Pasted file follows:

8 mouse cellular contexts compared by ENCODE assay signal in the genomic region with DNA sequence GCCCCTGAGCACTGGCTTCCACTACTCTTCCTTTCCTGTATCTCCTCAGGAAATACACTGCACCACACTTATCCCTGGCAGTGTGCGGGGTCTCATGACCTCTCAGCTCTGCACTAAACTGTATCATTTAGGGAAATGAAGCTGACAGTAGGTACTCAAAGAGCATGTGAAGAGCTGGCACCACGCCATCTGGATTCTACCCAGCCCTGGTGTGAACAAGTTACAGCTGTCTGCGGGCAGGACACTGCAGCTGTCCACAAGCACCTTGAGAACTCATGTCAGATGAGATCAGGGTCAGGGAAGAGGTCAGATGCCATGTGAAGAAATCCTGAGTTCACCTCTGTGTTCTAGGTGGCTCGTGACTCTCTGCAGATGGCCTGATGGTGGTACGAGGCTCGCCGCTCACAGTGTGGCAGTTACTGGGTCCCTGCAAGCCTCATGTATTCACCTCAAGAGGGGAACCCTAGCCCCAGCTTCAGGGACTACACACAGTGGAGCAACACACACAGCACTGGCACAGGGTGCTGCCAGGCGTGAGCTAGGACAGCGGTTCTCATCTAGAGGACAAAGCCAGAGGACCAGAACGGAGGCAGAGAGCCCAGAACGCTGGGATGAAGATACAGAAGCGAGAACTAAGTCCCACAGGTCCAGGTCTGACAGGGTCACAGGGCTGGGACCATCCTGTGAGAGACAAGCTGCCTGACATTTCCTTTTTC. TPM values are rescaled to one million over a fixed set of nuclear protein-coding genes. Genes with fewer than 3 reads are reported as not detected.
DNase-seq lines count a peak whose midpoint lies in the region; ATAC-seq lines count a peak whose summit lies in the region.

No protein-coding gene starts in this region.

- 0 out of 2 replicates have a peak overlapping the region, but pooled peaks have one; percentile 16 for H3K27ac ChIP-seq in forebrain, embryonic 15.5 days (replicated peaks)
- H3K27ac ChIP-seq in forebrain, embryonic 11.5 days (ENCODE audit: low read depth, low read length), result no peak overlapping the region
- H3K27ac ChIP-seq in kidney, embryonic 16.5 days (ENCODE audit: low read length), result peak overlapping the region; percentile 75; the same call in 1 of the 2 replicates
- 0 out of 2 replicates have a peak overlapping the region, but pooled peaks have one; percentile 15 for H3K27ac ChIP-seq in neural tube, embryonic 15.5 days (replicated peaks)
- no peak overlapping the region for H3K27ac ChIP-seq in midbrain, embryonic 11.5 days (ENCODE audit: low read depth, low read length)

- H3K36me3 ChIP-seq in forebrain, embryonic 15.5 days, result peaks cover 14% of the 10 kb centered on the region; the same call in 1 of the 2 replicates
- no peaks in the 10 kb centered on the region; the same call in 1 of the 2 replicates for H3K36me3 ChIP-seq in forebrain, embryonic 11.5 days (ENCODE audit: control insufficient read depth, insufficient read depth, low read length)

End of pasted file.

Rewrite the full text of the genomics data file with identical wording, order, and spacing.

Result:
8 mouse cellular contexts compared by ENCODE assay signal in the genomic region with DNA sequence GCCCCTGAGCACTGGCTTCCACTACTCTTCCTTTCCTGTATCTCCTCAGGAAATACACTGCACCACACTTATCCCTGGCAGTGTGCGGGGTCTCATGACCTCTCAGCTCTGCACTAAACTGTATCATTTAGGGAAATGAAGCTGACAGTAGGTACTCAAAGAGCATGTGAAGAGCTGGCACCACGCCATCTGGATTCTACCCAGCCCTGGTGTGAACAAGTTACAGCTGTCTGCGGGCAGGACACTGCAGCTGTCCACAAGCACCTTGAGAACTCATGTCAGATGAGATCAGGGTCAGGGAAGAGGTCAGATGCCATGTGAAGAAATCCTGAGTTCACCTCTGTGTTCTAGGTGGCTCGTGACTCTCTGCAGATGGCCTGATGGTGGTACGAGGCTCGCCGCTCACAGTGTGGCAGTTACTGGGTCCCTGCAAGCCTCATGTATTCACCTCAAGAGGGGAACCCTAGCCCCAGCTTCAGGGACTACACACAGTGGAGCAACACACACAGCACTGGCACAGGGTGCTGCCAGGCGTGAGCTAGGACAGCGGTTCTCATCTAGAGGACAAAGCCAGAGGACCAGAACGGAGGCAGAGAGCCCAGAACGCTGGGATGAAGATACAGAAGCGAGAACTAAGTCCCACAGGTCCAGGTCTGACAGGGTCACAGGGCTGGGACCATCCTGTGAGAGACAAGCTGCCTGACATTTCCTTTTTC. TPM values are rescaled to one million over a fixed set of nuclear protein-coding genes. Genes with fewer than 3 reads are reported as not detected.
DNase-seq lines count a peak whose midpoint lies in the region; ATAC-seq lines count a peak whose summit lies in the region.

No protein-coding gene starts in this region.

- 0 out of 2 replicates have a peak overlapping the region, but pooled peaks have one; percentile 16 for H3K27ac ChIP-seq in forebrain, embryonic 15.5 days (replicated peaks)
- H3K27ac ChIP-seq in forebrain, embryonic 11.5 days (ENCODE audit: low read depth, low read length), result no peak overlapping the region
- H3K27ac ChIP-seq in kidney, embryonic 16.5 days (ENCODE audit: low read length), result peak overlapping the region; percentile 75; the same call in 1 of the 2 replicates
- 0 out of 2 replicates have a peak overlapping the region, but pooled peaks have one; percentile 15 for H3K27ac ChIP-seq in neural tube, embryonic 15.5 days (replicated peaks)
- no peak overlapping the region for H3K27ac ChIP-seq in midbrain, embryonic 11.5 days (ENCODE audit: low read depth, low read length)

- H3K36me3 ChIP-seq in forebrain, embryonic 15.5 days, result peaks cover 14% of the 10 kb centered on the region; the same call in 1 of the 2 replicates
- no peaks in the 10 kb centered on the region; the same call in 1 of the 2 replicates for H3K36me3 ChIP-seq in forebrain, embryonic 11.5 days (ENCODE audit: control insufficient read depth, insufficient read depth, low read length)